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Rice v. Islamic Center of Peace, Inc.

Court of Appeals of Ohio, Second District, Montgomery

August 23, 2019

CAROLYN RICE, as Treasurer of Montgomery County, Ohio Plaintiff-Appellee
v.
ISLAMIC CENTER OF PEACE, INC., et al. Defendant-Appellant

          Civil Appeal from Common Pleas Court Trial Court Case No. 2017-CV-3927

          MATHIAS H. HECK, JR., by MICHELE D. PHIPPS, Atty. Reg. No. 0069829, Assistant Prosecuting Attorney, Montgomery County Prosecutor's Office, Appellate Division, Montgomery County Courts Building, Attorney for Plaintiff-Appellee

          WORRELL A. REID, Atty. Reg. No. 0059620, Attorney for Defendant-Appellant

          OPINION

          TUCKER, J.

         {¶ 1} Defendant-appellant, the Islamic Center of Peace (the "Center"), appeals from the trial court's final order of January 14, 2019, in which the court entered summary judgment in favor of Plaintiff-appellee, the Treasurer of Montgomery County (the "Treasurer"), and issued a decree of foreclosure against parcels of real property owned by the Center. Raising three assignments of error, the Center argues that the trial court's judgment should be reversed because the foreclosure proceedings violated its right to due process; because its real property was not encumbered by a valid tax debt; and because the court, in effect, resolved genuinely disputed questions of material fact, contrary to the mandate of Civ.R. 56. For the following reasons, we find that the Center's arguments lack merit, and therefore, the trial court's judgment of January 14, 2019, is affirmed.

         I. Facts and Procedural History

         {¶ 2} This case apparently began with the submission of an application pursuant to the Treasurer's "Depositor Foreclosure Program." See Appellant's Brief iv-vii; Appellee's Brief 4-5. As the Center describes the program, "a private [person] pays a deposit to the [Montgomery] [C]ounty [T]reasurer to cover the filing fees, attorney fees, court costs, and other expenses" associated with foreclosure proceedings to "induce the [T]reasurer to [commence] a tax foreclosure action" against one or more parcels of real property, designated by the depositor, for which property taxes are delinquent. See Appellant's Brief iv. The Treasurer only indirectly acknowledges the existence of the program and declines to offer any insight into its functioning or to cite the authority under which it has been established[1] Appellee's Brief 1-13.

         {¶ 3} On August 22, 2017, the Treasurer filed a complaint for foreclosure alleging that the Center had defaulted on its obligation to pay property taxes assessed against its real property located near the intersection of North Keowee Street and East Helena Street in Dayton-specifically, Parcel Nos. R72 05706 0023, R72 05706 0024, R72 05706 0033, R72 05706 0034 and R72 05706 0044.[2] See Complaint ¶ 1-2, Aug. 22, 2017. The complaint made no reference to the Depositor Foreclosure Program.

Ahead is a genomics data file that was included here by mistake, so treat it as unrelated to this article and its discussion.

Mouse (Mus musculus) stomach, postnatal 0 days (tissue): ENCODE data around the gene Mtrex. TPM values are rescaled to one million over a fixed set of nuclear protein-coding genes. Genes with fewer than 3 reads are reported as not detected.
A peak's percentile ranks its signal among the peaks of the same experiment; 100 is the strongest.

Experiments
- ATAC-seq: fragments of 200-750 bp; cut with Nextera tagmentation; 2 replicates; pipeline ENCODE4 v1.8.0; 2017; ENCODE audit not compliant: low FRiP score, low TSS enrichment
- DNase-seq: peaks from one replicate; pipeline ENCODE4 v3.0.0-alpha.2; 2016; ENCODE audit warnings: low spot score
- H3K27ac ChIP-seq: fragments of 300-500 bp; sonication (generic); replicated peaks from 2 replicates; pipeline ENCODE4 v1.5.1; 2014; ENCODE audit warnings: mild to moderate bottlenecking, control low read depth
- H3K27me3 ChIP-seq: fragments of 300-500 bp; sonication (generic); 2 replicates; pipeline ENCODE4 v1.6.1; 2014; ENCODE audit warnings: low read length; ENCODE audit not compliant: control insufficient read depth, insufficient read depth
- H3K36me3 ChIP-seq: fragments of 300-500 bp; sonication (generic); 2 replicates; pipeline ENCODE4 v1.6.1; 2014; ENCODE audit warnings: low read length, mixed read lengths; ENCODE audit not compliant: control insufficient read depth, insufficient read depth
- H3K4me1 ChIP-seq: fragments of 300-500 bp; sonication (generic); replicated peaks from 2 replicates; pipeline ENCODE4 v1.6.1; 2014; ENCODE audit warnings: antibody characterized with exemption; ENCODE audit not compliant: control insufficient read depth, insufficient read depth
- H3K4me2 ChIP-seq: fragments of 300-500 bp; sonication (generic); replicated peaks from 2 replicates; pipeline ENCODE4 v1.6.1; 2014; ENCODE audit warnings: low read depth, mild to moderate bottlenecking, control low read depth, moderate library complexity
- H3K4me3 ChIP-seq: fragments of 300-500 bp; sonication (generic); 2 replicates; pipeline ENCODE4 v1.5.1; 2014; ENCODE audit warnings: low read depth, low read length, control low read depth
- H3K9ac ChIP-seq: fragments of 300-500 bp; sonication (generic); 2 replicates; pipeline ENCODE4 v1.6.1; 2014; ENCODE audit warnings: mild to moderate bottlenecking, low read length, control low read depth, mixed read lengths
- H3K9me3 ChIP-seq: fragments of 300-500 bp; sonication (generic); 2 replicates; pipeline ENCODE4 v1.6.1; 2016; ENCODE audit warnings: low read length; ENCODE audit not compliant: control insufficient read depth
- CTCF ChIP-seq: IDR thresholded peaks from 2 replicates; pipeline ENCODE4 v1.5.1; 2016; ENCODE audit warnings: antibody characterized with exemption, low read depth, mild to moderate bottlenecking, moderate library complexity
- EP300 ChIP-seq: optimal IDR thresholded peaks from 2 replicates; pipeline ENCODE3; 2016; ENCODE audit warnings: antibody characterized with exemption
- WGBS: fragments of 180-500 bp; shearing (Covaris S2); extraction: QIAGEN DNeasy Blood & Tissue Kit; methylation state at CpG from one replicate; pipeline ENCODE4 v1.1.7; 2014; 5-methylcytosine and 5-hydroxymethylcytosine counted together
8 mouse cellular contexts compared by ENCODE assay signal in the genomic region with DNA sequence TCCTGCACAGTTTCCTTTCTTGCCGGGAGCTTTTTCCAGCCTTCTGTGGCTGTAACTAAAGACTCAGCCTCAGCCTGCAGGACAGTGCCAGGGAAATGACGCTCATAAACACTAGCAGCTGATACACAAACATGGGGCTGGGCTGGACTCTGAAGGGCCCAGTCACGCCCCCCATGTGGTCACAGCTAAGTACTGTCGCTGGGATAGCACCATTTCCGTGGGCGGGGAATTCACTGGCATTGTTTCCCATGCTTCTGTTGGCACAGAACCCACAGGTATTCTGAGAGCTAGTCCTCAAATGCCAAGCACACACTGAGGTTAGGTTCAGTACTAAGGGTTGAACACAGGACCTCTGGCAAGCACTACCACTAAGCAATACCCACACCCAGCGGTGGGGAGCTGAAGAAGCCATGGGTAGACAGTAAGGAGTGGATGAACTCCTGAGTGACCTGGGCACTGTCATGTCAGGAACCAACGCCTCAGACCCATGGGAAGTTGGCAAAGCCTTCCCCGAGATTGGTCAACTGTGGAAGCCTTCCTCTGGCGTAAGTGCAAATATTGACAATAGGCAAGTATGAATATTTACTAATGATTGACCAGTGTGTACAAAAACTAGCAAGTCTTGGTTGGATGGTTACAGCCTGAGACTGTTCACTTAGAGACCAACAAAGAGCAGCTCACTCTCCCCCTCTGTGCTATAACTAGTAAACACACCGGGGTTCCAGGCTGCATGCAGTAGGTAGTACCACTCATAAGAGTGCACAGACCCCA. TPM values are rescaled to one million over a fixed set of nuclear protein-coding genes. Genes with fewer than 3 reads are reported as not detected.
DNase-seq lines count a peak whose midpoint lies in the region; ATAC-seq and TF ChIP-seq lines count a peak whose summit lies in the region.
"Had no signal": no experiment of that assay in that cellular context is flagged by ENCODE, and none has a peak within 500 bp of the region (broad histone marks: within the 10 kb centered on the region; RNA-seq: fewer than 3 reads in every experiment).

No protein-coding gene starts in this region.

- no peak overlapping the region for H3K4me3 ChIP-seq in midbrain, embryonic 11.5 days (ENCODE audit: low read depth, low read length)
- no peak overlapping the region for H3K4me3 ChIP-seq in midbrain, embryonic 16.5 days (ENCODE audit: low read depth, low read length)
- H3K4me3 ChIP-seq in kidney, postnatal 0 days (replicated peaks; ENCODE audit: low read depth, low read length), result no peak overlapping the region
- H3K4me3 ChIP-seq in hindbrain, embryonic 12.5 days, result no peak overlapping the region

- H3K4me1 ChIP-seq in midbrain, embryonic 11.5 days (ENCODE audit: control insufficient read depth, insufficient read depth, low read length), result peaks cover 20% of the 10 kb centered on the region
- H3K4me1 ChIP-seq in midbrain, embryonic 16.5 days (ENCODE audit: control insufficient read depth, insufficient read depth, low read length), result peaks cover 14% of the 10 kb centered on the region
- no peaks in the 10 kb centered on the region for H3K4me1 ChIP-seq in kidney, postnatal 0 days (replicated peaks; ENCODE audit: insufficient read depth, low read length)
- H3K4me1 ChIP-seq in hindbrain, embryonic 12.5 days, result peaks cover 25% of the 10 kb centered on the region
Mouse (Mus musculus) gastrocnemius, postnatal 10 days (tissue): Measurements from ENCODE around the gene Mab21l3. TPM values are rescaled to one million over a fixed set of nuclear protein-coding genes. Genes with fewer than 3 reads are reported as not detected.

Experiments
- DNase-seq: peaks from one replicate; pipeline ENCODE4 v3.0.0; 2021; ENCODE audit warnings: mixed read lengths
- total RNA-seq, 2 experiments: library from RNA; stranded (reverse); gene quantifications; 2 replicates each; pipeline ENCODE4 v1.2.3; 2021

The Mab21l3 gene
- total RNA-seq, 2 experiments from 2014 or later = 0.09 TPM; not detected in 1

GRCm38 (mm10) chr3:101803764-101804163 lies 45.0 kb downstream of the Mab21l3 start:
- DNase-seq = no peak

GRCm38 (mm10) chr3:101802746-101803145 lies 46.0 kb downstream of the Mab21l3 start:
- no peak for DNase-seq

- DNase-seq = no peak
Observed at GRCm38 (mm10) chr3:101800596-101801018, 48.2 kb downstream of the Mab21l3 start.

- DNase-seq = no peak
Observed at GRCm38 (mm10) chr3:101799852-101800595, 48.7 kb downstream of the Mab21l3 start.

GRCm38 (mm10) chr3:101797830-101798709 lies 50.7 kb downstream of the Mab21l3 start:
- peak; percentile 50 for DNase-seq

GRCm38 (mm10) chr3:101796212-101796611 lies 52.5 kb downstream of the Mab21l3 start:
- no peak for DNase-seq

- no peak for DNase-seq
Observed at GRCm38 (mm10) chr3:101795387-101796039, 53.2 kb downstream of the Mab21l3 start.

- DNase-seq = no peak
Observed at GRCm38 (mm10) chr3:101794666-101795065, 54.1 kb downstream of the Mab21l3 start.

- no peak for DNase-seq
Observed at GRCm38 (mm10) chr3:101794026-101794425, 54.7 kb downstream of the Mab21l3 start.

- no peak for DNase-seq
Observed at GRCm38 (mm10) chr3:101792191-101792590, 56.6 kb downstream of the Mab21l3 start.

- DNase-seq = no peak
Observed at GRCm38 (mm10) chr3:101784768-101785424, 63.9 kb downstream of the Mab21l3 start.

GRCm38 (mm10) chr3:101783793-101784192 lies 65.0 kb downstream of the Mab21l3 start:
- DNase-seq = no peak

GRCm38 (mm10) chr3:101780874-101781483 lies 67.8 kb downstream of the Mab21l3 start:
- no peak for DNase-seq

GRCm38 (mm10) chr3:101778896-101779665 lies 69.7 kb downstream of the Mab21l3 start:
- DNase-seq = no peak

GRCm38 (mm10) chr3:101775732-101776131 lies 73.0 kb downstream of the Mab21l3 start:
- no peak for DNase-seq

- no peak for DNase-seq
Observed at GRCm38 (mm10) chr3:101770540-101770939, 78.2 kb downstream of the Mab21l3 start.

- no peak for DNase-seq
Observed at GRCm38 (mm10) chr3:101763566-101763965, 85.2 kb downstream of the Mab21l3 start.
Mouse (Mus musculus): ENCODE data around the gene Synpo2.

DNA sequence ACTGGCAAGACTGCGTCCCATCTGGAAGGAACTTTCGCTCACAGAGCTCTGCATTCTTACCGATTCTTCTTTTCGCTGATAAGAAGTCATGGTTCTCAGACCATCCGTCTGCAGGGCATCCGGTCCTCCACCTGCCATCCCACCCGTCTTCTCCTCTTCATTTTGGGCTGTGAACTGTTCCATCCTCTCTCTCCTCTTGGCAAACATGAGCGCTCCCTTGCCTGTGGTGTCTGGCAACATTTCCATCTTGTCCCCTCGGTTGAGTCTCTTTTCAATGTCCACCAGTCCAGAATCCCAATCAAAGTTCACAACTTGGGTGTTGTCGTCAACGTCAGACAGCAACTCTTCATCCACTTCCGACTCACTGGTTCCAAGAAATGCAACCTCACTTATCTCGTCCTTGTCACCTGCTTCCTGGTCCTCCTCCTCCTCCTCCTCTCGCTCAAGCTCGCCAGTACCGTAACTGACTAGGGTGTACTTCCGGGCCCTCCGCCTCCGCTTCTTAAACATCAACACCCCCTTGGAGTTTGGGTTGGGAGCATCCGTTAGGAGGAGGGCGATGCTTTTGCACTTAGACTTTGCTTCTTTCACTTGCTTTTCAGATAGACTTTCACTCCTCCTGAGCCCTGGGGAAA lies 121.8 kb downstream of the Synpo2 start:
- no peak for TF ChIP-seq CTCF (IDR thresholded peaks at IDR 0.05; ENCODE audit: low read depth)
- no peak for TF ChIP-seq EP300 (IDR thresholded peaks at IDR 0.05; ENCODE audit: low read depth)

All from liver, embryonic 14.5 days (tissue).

{¶ 4} Along with its answer to the complaint, the Center asserted counterclaims for violation of the uniformity clause in "Article I[I], § 26 of [t]he Ohio Constitution"; for violation of its right to due process; and for retroactive abatement of its property taxes. Answer of Islamic Center of Peace 3-4, Oct. 30, 2017.[3] The trial court dismissed the counterclaims, on the Treasurer's motion, in a decision entered on January 18, 2018.[4]

         {¶ 5} On February 12, 2018, the Treasurer moved for summary judgment on the complaint. The trial court sustained the motion in its decision of March 14, 2018, and on May 4, 2018, the court filed an entry of final judgment.

         {¶ 6} Within hours of the filing of the judgment entry, the Center filed a notice of appeal to this court. In Rice v. Islamic Ctr. Of Peace, Inc., 2d Dist. Montgomery No. 27986, 2018-Ohio-5162, we found that the trial court's judgment entry had not resolved the amounts and priority of all liens against the Center's property, so we dismissed the appeal on December 21, 2018, for want of a final, appealable order. The trial court then filed an amended entry of final judgment on January 14, 2019, in which it accounted for the previously unresolved issues. On January 22, 2019, the Center timely filed its notice of appeal in the instant case.

         II. Analysis

         {¶ 7} For its first assignment of error, the Center contends that:

THE AMENDED FINAL JUDGMENT ENTRY, GRANTING SUMMARY JUDGMENT, AND FORECLOSING ON APPELLANT'S PROPERTY, VIOLATED APPELLANT'S CONSTITUTIONALLY PROTECTED RIGHTS BECAUSE THE APPELLEE INSTITUTED THE FORECLOSURE PROCEEDING AFTER BEING PAID TO DO SO BY A PRIVATE INDIVIDUAL.

         {¶ 8} The Center argues that because "the decision to initiate [foreclosure] proceedings was made by, or on the behalf of, a private citizen, it can only be classified as illicit, arbitrary state action" in violation of the Center's right to due process. See Appellant's Brief 1. As well, the Center argues that by "giving a private party the power to induce [the Treasurer] to file a tax foreclosure action," the Depositor Foreclosure Program itself is a violation of Article II, Section 26, Ohio Constitution, ...


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